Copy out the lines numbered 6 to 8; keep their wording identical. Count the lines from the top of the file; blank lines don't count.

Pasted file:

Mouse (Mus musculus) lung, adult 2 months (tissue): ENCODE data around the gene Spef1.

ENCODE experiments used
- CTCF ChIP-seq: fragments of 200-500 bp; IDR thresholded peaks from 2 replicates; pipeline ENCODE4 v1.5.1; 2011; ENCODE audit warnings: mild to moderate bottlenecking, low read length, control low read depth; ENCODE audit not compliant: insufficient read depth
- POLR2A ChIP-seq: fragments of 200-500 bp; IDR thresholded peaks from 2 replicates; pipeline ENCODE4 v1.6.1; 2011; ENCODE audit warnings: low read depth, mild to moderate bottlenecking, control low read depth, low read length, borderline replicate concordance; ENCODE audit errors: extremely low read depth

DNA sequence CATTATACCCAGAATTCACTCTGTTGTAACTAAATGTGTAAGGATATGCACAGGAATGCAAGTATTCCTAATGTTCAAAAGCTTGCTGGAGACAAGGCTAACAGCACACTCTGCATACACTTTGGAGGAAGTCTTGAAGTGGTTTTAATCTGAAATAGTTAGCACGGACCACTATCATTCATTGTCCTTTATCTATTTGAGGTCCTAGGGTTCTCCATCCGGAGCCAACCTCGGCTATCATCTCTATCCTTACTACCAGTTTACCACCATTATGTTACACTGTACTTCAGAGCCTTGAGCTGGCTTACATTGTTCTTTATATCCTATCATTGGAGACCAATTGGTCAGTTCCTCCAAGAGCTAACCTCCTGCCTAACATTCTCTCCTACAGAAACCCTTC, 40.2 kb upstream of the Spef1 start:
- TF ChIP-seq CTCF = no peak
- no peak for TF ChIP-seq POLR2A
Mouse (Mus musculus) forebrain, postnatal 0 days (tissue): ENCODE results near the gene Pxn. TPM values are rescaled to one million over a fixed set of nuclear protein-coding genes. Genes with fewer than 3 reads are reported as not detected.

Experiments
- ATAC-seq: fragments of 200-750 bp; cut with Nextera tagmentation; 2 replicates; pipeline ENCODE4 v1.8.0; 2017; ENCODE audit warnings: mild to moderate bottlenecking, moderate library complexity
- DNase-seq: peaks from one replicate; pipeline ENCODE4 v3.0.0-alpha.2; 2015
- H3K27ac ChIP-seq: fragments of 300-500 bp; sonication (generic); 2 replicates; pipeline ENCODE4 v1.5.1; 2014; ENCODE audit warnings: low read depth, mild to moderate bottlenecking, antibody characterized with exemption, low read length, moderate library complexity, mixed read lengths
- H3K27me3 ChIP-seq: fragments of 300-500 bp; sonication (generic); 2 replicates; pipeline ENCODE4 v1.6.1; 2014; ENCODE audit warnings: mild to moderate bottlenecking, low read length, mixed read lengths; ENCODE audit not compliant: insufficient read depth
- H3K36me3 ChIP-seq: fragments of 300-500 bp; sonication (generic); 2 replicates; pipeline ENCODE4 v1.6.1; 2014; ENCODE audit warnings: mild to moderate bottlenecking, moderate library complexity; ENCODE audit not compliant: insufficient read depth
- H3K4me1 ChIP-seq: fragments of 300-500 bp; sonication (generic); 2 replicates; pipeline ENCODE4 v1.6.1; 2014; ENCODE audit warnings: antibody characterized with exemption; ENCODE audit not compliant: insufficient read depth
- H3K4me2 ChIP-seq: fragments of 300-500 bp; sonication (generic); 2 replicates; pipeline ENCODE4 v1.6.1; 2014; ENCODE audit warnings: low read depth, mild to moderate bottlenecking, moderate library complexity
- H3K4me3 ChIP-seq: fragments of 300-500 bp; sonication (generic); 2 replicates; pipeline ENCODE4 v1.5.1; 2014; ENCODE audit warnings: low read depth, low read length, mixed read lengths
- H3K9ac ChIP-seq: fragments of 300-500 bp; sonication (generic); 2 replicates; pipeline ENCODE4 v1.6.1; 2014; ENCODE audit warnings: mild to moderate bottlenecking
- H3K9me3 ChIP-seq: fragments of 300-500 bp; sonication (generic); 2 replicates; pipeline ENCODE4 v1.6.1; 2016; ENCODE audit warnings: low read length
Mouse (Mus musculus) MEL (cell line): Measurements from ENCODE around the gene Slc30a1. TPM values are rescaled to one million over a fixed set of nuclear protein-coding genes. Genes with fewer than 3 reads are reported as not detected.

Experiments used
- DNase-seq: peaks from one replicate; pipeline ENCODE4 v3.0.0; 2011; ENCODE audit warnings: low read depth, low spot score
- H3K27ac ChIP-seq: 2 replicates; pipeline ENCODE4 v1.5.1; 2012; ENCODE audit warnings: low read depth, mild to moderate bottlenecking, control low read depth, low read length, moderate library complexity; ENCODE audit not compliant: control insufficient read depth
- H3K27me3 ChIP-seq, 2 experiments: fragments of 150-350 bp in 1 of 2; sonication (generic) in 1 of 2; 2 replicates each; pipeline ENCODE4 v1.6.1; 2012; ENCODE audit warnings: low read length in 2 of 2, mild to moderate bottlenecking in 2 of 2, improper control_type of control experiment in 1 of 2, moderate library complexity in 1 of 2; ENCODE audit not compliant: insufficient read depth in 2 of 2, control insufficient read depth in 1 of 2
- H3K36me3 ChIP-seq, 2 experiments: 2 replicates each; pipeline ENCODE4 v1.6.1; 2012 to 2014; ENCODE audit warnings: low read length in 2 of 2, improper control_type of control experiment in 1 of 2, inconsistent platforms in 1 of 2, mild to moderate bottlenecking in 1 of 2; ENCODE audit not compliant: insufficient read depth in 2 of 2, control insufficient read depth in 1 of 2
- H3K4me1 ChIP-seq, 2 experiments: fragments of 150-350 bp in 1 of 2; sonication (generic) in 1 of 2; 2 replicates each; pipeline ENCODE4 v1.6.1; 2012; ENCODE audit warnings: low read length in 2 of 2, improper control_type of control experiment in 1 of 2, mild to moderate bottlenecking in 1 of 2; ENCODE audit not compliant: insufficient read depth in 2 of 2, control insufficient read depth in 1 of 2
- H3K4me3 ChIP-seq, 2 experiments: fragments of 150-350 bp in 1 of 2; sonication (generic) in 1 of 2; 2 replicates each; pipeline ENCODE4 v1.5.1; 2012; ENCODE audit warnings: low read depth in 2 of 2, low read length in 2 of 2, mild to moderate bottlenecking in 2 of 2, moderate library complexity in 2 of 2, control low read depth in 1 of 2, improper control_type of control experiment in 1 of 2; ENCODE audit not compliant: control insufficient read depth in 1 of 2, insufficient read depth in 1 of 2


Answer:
- TF ChIP-seq CTCF = no peak
- no peak for TF ChIP-seq POLR2A
Mouse (Mus musculus) forebrain, postnatal 0 days (tissue): ENCODE results near the gene Pxn. TPM values are rescaled to one million over a fixed set of nuclear protein-coding genes. Genes with fewer than 3 reads are reported as not detected.